Preserving Eggs

The best-tasting way to preserve eggs is to make them into casseroles and freeze.
If you want to preserve fresh, raw  eggs without using a refrigerator, they can be preserved in a salt brine, but they are not going to come out as good tasting, or as versatile in cooking, as fresh eggs.

Brine preserving is for people who have extra eggs that they want to preserve so that they will have eggs during the time when the hens will not be laying, and who wish to do so "off-grid" without electricity or do not want to use a refrigerator or freezer for any other reason.

Put 1 quart of water into a baked enamel pot and bring to a boil. Add salt until it can no longer dissolve the salt, or about 1/8 pound of salt. Mix together and stir solution. Turn off heat and let cool. Place fresh, raw eggs one at a time into a wide-mouthed glass jar, taking care not to crack the shell. When all the eggs are in place, slowly pour the cooled brine into the jar. Fill to the brim. Cover the jar with its lid and store in cool place. It usually takes 3 weeks before eggs are salted, can last for up to 6 months.

I suggest that you brine preserve a dozen eggs if you have extra so that you know how to do it should the need ever arise. but unless you live in a serious back woods primitive camping situation, your family is probably not going to want to eat brine-preserved eggs and will complain that you should go out to the store and buy fresh.

Brine preserved eggs can be added to anything cooked such as soup, pasta or casseroles, eliminating the salt that would otherwise be used. They are not good for egg-only items like scrambled eggs, hard-boiled eggs or fried egg.

To eat: Drop eggs into soup or onto hot noodles or other hot, cooked food. Pickling eggs is about keeping food fresh during winter months when hens are not laying, not to enhance its flavor as food, so don't expect great flavor. Yolks will stay runny even when cooked. Very salty, so don't add salt to any soup or food you put the eggs in until after trying it.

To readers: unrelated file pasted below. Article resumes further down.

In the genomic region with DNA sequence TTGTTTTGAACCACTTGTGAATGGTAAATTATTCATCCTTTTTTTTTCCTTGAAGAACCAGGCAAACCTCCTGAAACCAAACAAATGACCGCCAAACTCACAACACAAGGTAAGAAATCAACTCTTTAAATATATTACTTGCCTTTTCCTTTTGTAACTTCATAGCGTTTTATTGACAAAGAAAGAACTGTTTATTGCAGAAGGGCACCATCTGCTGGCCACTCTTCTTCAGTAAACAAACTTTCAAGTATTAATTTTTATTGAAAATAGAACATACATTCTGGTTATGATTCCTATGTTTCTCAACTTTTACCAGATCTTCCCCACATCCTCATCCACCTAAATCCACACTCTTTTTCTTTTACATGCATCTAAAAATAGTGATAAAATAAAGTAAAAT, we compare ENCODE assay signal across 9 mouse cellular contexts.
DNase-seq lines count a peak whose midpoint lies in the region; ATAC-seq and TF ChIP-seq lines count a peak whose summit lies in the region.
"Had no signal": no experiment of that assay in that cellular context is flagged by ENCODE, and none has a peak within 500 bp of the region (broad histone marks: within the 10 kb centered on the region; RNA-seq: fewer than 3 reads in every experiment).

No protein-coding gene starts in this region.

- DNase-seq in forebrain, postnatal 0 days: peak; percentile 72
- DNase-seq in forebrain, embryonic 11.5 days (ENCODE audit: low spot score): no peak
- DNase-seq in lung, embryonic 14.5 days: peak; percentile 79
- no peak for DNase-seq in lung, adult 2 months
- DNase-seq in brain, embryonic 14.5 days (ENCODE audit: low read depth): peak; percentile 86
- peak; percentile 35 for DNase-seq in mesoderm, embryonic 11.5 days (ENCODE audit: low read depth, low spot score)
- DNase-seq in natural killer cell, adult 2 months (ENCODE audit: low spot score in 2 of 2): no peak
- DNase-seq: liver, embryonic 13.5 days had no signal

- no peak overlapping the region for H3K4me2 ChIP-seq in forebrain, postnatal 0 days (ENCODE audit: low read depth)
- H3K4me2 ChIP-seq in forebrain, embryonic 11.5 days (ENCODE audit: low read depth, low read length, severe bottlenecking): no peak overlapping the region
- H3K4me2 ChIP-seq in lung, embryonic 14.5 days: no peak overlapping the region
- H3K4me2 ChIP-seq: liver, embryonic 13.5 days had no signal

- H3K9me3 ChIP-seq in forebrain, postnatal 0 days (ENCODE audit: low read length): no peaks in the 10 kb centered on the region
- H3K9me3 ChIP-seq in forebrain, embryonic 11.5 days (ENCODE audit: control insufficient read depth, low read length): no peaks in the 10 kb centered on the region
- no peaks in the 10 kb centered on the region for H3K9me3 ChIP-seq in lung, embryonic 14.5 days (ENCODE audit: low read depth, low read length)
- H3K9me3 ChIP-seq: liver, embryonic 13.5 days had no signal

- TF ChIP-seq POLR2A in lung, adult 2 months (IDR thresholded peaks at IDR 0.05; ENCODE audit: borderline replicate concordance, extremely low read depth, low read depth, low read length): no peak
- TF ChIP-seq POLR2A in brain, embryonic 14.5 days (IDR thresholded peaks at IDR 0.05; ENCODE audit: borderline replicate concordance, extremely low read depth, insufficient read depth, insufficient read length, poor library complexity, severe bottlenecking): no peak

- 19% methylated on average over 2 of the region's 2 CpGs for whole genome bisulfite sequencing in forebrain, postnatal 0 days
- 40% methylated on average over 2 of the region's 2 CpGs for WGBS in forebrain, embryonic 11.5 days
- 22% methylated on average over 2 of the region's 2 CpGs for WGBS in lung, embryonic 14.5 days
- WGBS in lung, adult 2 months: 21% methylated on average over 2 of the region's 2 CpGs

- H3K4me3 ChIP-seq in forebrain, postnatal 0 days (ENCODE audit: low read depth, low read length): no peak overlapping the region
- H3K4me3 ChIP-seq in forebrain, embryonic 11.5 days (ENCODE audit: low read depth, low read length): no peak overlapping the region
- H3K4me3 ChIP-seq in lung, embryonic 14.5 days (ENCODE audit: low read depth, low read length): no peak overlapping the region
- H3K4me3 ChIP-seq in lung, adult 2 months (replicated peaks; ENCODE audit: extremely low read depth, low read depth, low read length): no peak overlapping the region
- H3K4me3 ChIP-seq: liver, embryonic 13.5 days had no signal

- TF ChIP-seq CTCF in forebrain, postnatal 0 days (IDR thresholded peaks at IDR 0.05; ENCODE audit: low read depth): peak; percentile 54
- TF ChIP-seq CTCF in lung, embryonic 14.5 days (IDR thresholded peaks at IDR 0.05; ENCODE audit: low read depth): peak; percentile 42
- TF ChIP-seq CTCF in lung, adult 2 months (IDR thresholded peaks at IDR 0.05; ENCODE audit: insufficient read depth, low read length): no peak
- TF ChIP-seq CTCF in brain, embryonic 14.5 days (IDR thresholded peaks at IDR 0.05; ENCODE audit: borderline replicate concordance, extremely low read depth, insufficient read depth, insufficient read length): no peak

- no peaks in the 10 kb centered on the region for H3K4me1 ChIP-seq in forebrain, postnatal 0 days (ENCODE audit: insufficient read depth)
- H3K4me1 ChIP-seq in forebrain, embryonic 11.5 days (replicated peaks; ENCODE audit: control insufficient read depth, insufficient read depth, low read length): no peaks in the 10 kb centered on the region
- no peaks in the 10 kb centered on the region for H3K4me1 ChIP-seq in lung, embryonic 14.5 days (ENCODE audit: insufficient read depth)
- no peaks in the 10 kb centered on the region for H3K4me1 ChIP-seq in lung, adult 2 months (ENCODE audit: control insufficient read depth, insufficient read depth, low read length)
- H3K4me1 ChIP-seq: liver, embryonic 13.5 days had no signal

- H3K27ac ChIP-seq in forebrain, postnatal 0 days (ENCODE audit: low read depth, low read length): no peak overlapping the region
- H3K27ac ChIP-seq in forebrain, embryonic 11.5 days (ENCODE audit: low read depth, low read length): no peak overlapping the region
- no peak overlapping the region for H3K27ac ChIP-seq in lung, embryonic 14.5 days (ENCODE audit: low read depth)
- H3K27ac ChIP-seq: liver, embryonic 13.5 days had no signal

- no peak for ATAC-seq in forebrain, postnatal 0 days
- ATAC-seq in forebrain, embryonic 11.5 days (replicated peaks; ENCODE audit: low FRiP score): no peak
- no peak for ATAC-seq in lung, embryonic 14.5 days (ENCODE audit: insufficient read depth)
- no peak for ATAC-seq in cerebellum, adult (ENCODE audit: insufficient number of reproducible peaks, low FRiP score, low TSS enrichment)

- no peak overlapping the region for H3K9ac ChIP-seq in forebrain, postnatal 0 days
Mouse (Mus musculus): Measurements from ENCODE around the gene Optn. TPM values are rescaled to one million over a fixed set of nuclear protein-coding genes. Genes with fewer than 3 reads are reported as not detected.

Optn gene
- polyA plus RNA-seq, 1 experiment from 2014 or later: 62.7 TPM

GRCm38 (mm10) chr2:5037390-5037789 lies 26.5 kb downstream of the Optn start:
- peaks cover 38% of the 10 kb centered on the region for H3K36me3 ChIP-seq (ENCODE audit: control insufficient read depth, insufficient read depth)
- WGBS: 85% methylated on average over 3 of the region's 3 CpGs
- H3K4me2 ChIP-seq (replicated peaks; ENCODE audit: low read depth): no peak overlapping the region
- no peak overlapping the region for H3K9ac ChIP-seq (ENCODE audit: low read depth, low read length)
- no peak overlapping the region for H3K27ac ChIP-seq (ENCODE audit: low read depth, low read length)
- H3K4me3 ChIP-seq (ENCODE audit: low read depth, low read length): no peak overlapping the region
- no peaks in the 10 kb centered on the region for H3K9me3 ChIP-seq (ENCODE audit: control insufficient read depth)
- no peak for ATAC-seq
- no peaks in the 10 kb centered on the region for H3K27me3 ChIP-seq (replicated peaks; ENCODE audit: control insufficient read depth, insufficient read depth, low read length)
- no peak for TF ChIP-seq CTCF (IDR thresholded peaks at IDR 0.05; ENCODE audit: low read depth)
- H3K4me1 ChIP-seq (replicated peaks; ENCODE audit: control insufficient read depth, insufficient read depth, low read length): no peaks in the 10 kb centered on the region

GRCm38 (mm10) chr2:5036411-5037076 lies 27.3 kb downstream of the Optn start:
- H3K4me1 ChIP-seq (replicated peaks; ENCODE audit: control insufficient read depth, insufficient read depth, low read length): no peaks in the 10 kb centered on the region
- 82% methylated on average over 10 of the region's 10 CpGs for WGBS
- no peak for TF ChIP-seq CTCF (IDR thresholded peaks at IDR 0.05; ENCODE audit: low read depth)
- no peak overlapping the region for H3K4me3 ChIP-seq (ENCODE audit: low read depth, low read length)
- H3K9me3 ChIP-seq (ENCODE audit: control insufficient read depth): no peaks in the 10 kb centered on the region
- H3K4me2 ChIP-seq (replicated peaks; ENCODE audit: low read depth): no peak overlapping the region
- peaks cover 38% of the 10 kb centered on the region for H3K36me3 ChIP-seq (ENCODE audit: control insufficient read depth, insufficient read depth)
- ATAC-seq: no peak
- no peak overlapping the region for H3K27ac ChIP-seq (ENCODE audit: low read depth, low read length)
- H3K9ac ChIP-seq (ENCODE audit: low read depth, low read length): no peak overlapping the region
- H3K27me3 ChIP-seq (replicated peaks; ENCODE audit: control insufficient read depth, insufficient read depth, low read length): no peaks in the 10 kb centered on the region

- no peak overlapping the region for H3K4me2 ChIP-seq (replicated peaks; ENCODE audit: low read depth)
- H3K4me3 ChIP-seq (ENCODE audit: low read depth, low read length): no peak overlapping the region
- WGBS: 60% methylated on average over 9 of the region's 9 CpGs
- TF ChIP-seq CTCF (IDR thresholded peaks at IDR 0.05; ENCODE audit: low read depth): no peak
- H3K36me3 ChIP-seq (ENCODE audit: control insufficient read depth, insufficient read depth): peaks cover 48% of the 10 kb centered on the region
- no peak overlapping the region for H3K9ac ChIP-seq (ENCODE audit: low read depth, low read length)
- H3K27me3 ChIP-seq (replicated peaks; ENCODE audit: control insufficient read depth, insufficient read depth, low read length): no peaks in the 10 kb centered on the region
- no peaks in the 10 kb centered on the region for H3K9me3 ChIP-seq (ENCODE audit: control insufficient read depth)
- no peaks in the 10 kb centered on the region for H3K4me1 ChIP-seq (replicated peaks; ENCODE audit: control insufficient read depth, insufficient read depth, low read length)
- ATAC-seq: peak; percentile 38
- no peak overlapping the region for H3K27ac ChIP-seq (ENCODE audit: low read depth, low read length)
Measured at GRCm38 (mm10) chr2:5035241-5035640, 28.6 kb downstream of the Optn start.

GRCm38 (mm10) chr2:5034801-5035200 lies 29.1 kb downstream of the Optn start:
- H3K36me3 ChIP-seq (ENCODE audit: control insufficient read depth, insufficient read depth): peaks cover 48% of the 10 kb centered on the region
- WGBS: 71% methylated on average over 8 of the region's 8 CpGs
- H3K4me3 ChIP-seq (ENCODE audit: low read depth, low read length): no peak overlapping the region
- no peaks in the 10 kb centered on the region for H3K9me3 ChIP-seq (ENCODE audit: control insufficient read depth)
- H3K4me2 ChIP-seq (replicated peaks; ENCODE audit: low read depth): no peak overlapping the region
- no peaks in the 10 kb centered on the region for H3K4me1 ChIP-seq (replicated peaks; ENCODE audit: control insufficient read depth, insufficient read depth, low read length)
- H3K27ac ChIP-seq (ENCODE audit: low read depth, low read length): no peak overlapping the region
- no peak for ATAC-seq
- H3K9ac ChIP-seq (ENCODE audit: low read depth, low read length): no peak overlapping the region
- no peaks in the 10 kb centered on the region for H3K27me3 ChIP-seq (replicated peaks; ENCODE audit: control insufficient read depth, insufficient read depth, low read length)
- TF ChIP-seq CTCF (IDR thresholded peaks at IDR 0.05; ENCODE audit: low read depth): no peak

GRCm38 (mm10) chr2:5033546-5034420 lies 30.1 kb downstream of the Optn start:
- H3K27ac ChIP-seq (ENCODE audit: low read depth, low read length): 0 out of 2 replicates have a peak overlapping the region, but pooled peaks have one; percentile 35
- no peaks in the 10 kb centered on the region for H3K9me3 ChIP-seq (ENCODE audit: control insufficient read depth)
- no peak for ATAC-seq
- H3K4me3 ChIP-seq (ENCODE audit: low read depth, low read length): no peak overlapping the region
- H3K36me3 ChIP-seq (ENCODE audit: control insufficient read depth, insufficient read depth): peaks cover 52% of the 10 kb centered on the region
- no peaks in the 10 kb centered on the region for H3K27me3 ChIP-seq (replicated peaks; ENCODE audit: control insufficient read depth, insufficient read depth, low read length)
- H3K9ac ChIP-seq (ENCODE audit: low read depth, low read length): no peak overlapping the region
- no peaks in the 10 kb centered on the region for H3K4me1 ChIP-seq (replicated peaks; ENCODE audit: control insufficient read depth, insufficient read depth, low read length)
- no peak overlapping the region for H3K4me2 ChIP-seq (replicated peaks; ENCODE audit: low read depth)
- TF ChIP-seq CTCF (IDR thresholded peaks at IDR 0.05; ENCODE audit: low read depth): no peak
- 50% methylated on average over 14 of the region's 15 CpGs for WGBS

Hard-boiled eggs can be pickled in vinegar or pickle juice and brine in the refrigerator for 10 days for flavor, but should then be eaten within the normal amount of time for hard-boiled eggs, so this is not a preservation method. Adding beet juice or a piece of beet root will make them more colorful.

Eggs that have come straight from the hen and have not been washed or processed in any way will keep in the refrigerator for months.

Preserving Food without Freezing or Canning: Traditional Techniques Using Salt, Oil, Sugar, Alcohol, Vinegar, Drying, Cold Storage, and Lactic Fermentation by The Gardeners and Farmers of Centre Terre Vivante.
Root Cellaring: Natural Cold Storage of Fruits & Vegetables by Mike and Nancy Bubel. An excellent book on storage of fruits and vegetables.
Cook's Illustrated Make-Ahead Cookbook This is not strictly an all-nourishing foods cookbook, but it uses real ingredients and has lots of side dishes that can be made ahead of time. Where a particular ingredient isn't the most nutrient-dense food available, it can be easily substituted.

My e-Books


Coffee Pot
(Baked Enamel)
Butter Bell
Sea Salt
Incubator for hatching eggs
Egg Beater

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